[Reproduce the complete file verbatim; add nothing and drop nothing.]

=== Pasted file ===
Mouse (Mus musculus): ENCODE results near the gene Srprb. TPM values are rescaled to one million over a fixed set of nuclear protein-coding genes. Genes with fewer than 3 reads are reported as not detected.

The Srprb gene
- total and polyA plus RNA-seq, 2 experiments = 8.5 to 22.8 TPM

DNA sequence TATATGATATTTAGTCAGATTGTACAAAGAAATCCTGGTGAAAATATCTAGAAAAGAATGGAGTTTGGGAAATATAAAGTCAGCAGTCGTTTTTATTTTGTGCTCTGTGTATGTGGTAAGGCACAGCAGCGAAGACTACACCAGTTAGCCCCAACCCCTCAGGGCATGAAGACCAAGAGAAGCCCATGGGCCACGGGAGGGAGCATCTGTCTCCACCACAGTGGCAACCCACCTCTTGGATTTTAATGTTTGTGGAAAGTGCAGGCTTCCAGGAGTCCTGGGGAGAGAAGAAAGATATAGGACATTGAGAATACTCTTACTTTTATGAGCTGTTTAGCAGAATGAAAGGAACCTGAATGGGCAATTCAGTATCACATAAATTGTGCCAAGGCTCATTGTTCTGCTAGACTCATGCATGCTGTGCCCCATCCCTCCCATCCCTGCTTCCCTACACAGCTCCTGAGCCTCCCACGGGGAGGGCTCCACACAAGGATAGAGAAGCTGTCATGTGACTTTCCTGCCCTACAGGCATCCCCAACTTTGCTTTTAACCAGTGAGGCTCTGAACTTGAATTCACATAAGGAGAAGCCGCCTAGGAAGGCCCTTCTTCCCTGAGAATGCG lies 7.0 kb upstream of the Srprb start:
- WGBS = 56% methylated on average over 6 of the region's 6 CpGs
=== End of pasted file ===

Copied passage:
Mouse (Mus musculus): ENCODE results near the gene Srprb. TPM values are rescaled to one million over a fixed set of nuclear protein-coding genes. Genes with fewer than 3 reads are reported as not detected.

The Srprb gene
- total and polyA plus RNA-seq, 2 experiments = 8.5 to 22.8 TPM

DNA sequence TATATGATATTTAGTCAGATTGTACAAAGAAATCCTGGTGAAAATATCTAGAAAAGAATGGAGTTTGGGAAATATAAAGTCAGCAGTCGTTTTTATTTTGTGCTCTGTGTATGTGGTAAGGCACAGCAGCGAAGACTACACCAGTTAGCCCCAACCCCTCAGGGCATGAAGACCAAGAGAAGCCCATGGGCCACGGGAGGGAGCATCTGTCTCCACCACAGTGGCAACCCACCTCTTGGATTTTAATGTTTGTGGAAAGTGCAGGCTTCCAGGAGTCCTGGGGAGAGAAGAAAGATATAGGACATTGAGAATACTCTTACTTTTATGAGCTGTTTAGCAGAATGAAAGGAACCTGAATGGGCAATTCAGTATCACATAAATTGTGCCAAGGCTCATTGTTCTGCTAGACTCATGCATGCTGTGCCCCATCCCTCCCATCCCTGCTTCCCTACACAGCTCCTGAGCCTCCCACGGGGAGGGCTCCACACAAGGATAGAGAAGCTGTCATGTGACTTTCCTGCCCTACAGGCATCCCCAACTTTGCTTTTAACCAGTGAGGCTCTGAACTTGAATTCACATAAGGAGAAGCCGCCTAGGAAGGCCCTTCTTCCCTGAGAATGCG lies 7.0 kb upstream of the Srprb start:
- WGBS = 56% methylated on average over 6 of the region's 6 CpGs